Criminals sentenced to unpaid community service failed to turn up to almost a third of sessions, new figures revealed.

The news led to calls for the orders, which can be used to deal with assault, benefit fraud and property damage, to be strengthened to act as a greater deterrent.

Data obtained under the Freedom of Information Act showed a total of 567 people were made to do unpaid work in Kingston between 2009 and 2011, with 114 failing to complete their orders.

Of the 11,878 sessions offered, offenders did not turn up to 3,415, although the percentage attended increased from 66 per cent in 2009 to 76 per cent last year.

Councillor Andrea Craig said the statistics were “depressing”.

She said: “There are a lot of people who see people [on community service] smoking joints.

“It’s like being at school and seeing what you can get away with, and obviously they have done something seriously wrong to merit it.

“I think people in England have got fed up with people breaking the law and getting away with it.

“Community service needs to be tough, harder and feared so people don’t want to do it.”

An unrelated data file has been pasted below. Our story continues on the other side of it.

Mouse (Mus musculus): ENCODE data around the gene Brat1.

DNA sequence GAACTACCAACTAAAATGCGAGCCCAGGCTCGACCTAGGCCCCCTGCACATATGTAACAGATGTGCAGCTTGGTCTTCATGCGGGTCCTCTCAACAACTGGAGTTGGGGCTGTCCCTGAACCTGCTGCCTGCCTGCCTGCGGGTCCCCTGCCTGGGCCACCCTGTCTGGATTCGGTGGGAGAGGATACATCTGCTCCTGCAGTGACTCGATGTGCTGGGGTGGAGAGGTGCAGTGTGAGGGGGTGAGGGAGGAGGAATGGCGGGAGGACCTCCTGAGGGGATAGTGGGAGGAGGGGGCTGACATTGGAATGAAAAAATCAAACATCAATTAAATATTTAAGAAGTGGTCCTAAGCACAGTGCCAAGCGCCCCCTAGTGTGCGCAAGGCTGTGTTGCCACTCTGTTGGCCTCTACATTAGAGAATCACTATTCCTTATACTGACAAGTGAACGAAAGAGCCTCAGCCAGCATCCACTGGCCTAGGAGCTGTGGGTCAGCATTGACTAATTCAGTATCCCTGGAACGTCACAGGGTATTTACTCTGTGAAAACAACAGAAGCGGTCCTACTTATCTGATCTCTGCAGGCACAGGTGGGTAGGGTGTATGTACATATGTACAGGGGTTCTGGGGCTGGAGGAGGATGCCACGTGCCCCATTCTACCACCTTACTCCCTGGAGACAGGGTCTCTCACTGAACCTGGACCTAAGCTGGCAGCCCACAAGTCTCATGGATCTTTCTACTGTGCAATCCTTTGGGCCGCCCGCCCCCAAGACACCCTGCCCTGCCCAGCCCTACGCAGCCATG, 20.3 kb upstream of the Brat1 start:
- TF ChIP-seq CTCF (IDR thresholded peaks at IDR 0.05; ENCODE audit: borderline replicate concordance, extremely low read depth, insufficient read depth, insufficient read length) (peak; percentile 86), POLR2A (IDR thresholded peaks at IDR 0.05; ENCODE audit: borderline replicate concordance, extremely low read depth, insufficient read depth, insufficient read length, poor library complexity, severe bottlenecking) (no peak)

Nineteen of the 114 people who failed to complete their order had committed a further offence.

A serving Kingston magistrate, who did not want to be named, said the 29 per cent non-attendance rate was “surprising”.

The London Probation Trust said Kingston was above a different national standard for 73 per cent of hours to be completed, achieving 78 per cent.

A spokesman said: “Statistics show offenders on community payback are less likely to re-offend than those on short-term custodial sentences. 61 per cent of people on short-term sentences re-offend, compared to 37 per cent of those on community payback. Compared to prison it is greater value for money. It also allows offenders to pay back to the community.”

He said the trust had not received any allegations of illegal behaviour by its offenders in Kingston.

The figures came a week after the Times reported the Government was planning tougher community punishments, because “community sentences have not gained public confidence”.